I Saw the “You Should Quit Your Job” Signs, So I Quit My Job
by Rebecca Reeves
I recently quit my job after seeing signs that the job I had was no longer right for me.
Signs it might be time to quit your job:
• Your friends get exasperated emails from you at least once a week asking if you can quit.
• Running was a difficult challenge until your job became so miserable that you can now run miles and miles working off all the stress.
• You turn to your mentors, even the ones that scare you slightly, asking for advice.
• Your search history is full of things like “how to write a letter of resignation” and “evil pranks to can play on your boss” and “job openings anywhere.”
• You call in sick one morning when really and then go back to bed until 1:30 p.m. It’s possible you had a cold, but let’s be real. You were tired and played hooky.
• When you think of the phrase “an exercise in futility” you realize it fits your job description exactly.
• To deal with your boss/coworker/whomever, you start imagining yourself as an actor in a play, to emotionally distance yourself from their comments.
• You fall and have to get stitches in your knee, and wish the ER was slower so you could justifiably go in late the next day.
• Getting an infected knee wouldn’t be that bad, because then you would be in the hospital and obviously couldn’t work.
When and how to actually pull the trigger and quit:
• Have an inkling of what you might do afterward. You don’t need a job, but you need something to keep yourself busy while you look for another real gig. If it involves volunteering or doing freelance work for a former employer, that’s great. Not so great is catching up on The Good Wife.
• Make sure there is at least some money in your bank account. Just a little.
• You’ll have to give some notice. Two weeks is the standard, but I got away with a week and a half. Try to end on a Friday, not a Thursday or Monday.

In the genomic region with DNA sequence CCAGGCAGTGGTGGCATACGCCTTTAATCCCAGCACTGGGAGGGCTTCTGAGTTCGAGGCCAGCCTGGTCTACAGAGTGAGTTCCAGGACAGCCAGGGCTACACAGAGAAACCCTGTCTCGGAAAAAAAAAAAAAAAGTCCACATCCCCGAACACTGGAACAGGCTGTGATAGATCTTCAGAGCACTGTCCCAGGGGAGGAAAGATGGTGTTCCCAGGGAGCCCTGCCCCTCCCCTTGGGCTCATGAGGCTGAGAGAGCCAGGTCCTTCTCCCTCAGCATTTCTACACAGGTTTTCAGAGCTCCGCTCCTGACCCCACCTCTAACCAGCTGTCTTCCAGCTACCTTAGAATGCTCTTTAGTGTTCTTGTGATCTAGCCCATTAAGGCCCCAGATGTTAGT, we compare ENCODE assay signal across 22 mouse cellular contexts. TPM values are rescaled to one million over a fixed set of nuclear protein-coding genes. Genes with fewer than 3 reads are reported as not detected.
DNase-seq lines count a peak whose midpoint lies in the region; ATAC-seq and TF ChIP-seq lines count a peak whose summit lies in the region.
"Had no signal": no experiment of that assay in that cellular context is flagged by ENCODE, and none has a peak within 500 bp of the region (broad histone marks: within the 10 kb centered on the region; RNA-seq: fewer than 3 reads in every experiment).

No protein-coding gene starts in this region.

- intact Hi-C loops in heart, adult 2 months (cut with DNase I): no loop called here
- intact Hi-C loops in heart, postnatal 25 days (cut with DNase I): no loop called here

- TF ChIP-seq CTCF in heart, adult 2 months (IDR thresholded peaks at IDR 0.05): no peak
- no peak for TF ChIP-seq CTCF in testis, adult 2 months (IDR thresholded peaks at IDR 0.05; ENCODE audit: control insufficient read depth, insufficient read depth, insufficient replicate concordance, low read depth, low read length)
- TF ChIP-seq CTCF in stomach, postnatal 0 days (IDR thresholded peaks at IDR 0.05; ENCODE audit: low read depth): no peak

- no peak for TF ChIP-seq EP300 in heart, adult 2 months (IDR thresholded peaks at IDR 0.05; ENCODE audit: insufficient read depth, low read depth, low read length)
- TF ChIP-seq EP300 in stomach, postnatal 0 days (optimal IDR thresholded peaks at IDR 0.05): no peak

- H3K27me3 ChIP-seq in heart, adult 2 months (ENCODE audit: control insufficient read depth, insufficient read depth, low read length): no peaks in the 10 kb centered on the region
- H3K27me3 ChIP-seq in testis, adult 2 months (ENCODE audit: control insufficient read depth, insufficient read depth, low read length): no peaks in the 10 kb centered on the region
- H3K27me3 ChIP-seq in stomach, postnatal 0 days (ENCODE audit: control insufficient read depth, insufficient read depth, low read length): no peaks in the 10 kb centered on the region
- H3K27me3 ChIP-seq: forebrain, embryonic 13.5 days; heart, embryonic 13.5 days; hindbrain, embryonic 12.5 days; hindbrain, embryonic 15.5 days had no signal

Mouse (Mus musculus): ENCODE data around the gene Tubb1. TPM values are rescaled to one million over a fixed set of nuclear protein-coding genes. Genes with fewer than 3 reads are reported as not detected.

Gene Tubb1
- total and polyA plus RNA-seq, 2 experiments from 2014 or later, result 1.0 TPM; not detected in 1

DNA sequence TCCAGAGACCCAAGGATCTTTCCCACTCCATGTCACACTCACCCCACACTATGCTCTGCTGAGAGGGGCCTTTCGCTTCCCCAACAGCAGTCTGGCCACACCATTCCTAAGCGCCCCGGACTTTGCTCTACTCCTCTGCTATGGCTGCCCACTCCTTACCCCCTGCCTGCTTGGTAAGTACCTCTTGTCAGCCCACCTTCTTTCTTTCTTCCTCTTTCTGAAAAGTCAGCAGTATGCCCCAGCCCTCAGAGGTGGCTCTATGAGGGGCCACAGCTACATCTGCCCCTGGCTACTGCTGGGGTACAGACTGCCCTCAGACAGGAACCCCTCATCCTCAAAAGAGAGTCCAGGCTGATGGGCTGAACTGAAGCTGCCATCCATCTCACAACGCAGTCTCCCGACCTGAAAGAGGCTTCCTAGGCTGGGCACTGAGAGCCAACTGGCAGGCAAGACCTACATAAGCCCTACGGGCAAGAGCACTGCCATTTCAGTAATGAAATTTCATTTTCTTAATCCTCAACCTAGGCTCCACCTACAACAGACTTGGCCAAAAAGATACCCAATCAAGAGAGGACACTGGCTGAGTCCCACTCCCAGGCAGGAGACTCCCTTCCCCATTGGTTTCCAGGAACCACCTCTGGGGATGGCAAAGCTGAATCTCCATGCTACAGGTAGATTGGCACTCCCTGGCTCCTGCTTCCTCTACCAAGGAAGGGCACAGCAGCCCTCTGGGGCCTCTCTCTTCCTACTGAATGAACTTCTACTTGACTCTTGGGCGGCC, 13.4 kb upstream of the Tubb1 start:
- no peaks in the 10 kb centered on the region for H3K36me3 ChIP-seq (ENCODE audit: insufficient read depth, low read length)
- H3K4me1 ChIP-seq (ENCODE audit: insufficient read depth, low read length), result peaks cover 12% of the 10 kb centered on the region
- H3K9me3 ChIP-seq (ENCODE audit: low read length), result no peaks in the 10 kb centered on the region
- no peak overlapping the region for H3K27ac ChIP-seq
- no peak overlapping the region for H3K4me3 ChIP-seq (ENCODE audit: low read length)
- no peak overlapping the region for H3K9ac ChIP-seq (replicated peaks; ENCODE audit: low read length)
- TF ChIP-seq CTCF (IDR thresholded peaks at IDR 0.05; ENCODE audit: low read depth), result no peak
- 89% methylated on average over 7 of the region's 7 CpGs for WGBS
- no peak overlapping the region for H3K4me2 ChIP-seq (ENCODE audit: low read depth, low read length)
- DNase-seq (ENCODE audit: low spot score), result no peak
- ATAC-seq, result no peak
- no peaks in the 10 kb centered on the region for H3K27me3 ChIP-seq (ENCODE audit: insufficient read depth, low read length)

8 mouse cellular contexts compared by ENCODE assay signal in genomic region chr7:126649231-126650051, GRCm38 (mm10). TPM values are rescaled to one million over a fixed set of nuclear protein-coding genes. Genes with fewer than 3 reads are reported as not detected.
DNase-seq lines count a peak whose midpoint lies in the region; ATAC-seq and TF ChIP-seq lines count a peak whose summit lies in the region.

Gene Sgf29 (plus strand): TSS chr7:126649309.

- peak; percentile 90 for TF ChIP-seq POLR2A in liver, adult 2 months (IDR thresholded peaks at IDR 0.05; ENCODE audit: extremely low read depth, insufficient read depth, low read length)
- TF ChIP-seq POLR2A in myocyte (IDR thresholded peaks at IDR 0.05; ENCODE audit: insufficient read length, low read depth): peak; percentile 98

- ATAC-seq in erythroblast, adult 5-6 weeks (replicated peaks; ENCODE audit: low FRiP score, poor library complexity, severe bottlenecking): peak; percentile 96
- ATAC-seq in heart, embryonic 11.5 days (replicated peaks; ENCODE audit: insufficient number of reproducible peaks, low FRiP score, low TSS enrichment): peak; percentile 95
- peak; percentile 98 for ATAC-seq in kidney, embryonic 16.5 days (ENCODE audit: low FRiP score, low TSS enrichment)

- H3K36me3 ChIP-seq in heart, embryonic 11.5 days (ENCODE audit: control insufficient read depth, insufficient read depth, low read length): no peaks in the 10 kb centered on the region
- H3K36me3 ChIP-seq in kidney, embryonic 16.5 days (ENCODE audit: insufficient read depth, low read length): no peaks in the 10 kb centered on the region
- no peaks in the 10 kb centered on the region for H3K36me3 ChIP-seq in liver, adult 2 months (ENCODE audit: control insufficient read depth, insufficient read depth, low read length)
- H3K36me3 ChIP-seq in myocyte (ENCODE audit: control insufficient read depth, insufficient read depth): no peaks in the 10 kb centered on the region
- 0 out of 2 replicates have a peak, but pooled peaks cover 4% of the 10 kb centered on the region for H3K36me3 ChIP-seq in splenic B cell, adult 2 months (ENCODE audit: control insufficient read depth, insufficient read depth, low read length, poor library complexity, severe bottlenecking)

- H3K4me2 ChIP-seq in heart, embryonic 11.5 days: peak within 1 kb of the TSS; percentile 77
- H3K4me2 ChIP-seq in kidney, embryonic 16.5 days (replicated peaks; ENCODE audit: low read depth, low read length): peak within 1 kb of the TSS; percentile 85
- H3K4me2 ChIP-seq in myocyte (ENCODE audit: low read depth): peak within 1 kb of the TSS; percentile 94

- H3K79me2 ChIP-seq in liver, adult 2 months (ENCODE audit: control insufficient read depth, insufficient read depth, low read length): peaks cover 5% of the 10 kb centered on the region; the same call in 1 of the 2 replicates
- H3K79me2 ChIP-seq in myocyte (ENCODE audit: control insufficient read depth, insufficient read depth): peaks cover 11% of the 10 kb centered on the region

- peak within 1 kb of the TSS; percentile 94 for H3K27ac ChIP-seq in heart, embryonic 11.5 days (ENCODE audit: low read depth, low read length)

• Have a reason to leave besides “I hate your guts.” That’s a totally valid reason, but, you know, it’ll be on your resume and it’s possible someone will call for references. The reason can be “I got a better opportunity, and thank you for everything I’ve learned here,” even if what you learned was that you hate the work you were assigned to do.
• You tell the most senior person you report to — no need to call the CEO. In my case, I had two immediate supervisors, but they reported to a third person, and I went to her. Tell this boss first.
• Tell your boss in person. I was all set to send an email, but in person shows that you care. The phone is next best, and then an email. This is what I learned from one of my aforementioned mentors I got the nerve to speak to.
• Ask to speak with the boss in the morning, not before you leave for the day. If you have an open office like I did, employ other tactics to let them know you want to chat. Maybe you have to send your boss an email anyway and you ask for a moment to speak with her? Or maybe someone steps away and you can say, “Hey, can I get a few minutes with you?”
• The actual conversation should be something like, “Hi, boss, this is a little difficult for me, but I’m putting in my notice. A better opportunity has come up, and while I appreciate everything here, I think it’s time for move on. My last day will be next Friday” And then it will be a bit of Q and A; this isn’t a speech. Be prepared with mostly positive answers.
• When you leave, be sure you’ve logged out of everything. No need for your Gmail or Evernote to be saved as the default account. Change your password from your personal one to something generic like 10101010 that you don’t mind telling the IT guy if he needs it a week after you left.
• Good luck!
Rebecca Reeves’ knee hasn’t gotten infected, yet. She can be reached at email@example.com